Hearing set for drunk driver suspect in Spring Valley death

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A Sept. 11 preliminary hearing has been set for a drunk driving suspect accused of causing the death of Gregory Scott, a Spring Valley father, who died on June 17.

Scott, 40, was driving on Interstate 15 just north of Friars Road, around 2:50 a.m. when he crashed into an abandoned Jeep that had been left in freeway lanes by David Armando Olvera, 29, of Chula Vista.

A Sept. 11 preliminary hearing has been set for a drunk driving suspect accused of causing the death of Gregory Scott, a Spring Valley father, who died on June 17.

Scott, 40, was driving on Interstate 15 just north of Friars Road, around 2:50 a.m. when he crashed into an abandoned Jeep that had been left in freeway lanes by David Armando Olvera, 29, of Chula Vista.

Scott, a long time employee of Crownair Aviation, was killed while he was on his way home from a late night hockey practice. He was the sole support of his wife Christy, and their two children, Jack and Izzy, according to their gofundme.com page.

Other cars also hit Olvera’s abandoned Jeep. A prosecutor said Olvera had been drinking and may have struck something with his Jeep, and for some reason, he walked away, leaving it partially blocking a traffic lane in the early morning hours.

Olvera is charged with gross vehicular manslaughter while intoxicated, drunk driving with injury to one other person, hit and run with death, and driving with a measurable alcohol level of .15, which is nearly twice the limit for drunk driving.

Olvera was convicted twice of misdemeanor drunk driving in 2009 and 2007, according to San Diego Superior Court records. He has pleaded not guilty and remains in the George Bailey Detention Facility on $1 million bail.

Spring Valley business owner sentenced

Cynthia Lozano, who owned a tax preparation business in Spring Valley, was sentenced July 12 to 14 1/2 years in federal prison for using stolen identification to file fraudulent tax returns seeking $2 million in refunds.

Lozano, 35, of Lemon Grove, was ordered to pay $1,429,134.77 in restitution to the Internal Revenue Service and the Department of Housing and Urban Development (HUD) by U.S. District Court Judge Anthony Battaglia.

Lozano was charged in April 2013 for filing false tax returns in the names of people who were often unaware that she used their names and Social Security numbers to defraud the IRS. Lozano directed the IRS to deposit tax refunds into bank accounts opened under the names of her relatives and associates.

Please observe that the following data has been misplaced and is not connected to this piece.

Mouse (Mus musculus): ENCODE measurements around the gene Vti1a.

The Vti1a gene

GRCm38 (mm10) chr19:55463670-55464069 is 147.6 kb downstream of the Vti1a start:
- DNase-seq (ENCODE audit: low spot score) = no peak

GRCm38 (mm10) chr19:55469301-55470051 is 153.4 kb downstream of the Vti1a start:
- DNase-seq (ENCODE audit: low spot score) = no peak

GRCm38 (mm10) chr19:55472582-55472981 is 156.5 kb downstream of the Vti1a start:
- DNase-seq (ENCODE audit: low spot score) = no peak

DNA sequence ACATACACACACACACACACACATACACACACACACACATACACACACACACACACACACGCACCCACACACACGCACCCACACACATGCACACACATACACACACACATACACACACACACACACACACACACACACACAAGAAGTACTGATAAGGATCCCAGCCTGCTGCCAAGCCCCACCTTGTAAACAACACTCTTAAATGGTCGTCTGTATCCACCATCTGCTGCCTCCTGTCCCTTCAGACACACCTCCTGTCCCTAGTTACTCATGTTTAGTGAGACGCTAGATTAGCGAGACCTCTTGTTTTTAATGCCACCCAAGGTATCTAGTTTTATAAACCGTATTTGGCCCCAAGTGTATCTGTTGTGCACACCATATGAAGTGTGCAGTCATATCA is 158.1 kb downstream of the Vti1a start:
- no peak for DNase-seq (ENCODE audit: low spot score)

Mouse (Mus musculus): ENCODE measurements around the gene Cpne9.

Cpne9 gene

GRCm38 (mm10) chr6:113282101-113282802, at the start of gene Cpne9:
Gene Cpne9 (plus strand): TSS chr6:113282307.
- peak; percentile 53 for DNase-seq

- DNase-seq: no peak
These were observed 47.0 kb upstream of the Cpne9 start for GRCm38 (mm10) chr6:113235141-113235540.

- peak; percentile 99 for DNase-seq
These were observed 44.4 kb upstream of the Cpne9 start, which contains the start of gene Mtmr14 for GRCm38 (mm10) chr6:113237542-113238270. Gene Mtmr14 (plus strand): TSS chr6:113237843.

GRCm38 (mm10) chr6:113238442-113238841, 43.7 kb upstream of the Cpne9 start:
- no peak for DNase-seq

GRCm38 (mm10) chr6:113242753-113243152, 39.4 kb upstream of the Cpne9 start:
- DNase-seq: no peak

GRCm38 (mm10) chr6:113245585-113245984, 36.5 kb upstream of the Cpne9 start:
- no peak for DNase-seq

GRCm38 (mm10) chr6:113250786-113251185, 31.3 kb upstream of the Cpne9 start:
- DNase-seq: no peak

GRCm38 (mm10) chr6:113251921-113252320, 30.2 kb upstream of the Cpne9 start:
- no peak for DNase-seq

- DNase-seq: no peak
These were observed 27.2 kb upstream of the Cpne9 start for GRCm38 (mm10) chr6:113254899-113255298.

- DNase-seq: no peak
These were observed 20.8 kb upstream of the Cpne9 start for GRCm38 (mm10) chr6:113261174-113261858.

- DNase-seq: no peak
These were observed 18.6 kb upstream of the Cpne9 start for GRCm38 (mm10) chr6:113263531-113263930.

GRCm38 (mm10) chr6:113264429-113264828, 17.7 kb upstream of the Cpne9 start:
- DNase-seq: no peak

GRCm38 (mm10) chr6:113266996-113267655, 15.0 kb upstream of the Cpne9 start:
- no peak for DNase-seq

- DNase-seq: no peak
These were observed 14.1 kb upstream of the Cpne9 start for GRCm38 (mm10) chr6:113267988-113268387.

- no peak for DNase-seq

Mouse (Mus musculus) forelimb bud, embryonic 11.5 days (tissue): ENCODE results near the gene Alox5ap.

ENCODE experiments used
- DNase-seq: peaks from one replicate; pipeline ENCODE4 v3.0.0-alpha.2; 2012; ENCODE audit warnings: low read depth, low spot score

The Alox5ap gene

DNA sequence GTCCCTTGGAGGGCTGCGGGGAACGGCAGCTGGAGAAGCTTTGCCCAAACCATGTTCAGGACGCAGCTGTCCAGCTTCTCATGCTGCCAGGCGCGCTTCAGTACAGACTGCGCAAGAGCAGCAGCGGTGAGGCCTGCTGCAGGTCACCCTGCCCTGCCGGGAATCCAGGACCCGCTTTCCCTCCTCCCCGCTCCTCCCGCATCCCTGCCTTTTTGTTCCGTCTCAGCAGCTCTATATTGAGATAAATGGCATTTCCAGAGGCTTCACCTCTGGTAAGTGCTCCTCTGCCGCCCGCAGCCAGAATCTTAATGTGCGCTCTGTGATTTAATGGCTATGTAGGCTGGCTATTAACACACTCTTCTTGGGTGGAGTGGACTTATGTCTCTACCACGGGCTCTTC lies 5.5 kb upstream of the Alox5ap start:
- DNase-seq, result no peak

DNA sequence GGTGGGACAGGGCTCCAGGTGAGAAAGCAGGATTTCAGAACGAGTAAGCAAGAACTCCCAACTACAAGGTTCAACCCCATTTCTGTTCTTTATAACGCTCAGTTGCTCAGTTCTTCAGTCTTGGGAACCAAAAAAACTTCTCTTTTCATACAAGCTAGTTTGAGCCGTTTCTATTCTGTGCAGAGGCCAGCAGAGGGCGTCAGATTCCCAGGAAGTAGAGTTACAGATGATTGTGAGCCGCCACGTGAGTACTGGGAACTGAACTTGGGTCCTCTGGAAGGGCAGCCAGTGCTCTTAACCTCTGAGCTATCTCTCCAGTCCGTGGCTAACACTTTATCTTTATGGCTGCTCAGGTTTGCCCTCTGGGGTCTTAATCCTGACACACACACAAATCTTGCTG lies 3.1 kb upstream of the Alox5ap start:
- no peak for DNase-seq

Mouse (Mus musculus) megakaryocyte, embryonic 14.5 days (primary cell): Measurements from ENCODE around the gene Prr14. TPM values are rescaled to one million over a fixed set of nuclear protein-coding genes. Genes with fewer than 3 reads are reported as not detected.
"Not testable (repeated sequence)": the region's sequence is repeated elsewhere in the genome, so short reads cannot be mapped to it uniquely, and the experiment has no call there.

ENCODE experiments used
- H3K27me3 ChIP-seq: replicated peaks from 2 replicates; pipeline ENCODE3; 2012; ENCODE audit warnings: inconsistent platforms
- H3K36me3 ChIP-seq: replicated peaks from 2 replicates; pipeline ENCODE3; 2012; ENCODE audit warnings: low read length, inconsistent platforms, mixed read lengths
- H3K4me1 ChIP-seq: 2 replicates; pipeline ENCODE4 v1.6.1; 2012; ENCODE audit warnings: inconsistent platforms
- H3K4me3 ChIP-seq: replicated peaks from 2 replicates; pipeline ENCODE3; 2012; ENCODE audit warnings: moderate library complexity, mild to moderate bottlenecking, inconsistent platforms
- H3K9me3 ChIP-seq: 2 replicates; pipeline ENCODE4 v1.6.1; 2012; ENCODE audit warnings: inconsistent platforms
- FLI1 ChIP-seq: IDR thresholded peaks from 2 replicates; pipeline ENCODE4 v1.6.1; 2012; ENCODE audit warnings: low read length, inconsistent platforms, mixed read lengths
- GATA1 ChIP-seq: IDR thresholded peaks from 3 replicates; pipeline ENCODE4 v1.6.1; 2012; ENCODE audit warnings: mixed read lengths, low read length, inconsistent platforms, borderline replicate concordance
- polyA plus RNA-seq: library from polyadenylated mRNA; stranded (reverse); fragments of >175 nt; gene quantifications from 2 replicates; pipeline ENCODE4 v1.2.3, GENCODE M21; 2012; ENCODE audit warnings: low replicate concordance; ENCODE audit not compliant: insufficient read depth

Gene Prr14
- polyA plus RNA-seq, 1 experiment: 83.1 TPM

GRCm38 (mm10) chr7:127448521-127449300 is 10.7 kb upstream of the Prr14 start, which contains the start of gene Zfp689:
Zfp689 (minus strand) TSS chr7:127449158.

She pleaded guilty to six counts of aggravated identity theft, 11 counts of wire fraud, mail fraud, and 13 counts of filing false claims.  While she was awaiting sentencing in 2015, IRS agents discovered she filed additional federal tax returns in a manner similar to the earlier scheme.

Lozano was indicted again in 2016 in the new scheme in which she used the names and Social Security numbers from Section 8 tenants and those who submitted rental applications to Lozano for properties she owned in Arizona.  She pleaded guilty to 51 charges in the second indictment in November 2016.

Battaglia mentioned Lozano committed additional crimes while free on bond. The restitution ordered includes $107194 to HUD for supplemental rental payments that Lozano received as a result of her false statements.

“The lying, cheating defendant went on a white-collar crime spree that continued even after she got caught,” said Acting U.S. Attorney Alana Robinson. “Her greed-fueled rampage ends today, with a sentence that recognizes the significant losses suffered by her victims, including U.S. taxpayers.”

“Individuals who commit refund fraud and identity theft of this magnitude and with this degree of trickery, dishonesty and deceit, deserve to be punished to the fullest extent of the law,” state IRS Criminal Investigation Special Agent R. Damon Rowe, who added the IRS will “remain vigilant” in identifying and prosecuting this type of crime.

A forfeiture hearing of the Arizona properties she purchased with the proceeds of the original scheme is set for August 25.

Two people from Lemon Grove charged with possession of fentanyl

Two people from Lemon Grove have been charged with possession of 44 kilograms of fentanyl with the intent to distribute. It is one of the nation’s largest fentanyl seizures, according to the U.S. Attorney.

U.S. District Court Judge Barbara Major ordered Jonathan Ibarra, 45, of Lemon Grove, and Hector Fernando Garcia, 46, of San Diego, to be detained without bail. She allowed Anna Baker, 30, of Lemon Grove, to post $20,000 bond.

Drug traffickers use pure fentanyl powder to increase the potency of heroin or to manufacture counterfeit opioid painkillers that resemble oxycodone, according to the U.S. Attorney’s office.

The trio was indicted by a federal grand jury in June and ordered to appear in court on July 31 to set a trial date. They have all pleaded not guilty.

Most of the fentanyl was seized from a house in Lemon Grove. Some of the evidence against them was tape recorded on a wiretap, according to court records. Baker was allegedly a courier and transported the narcotics in three separate trips.

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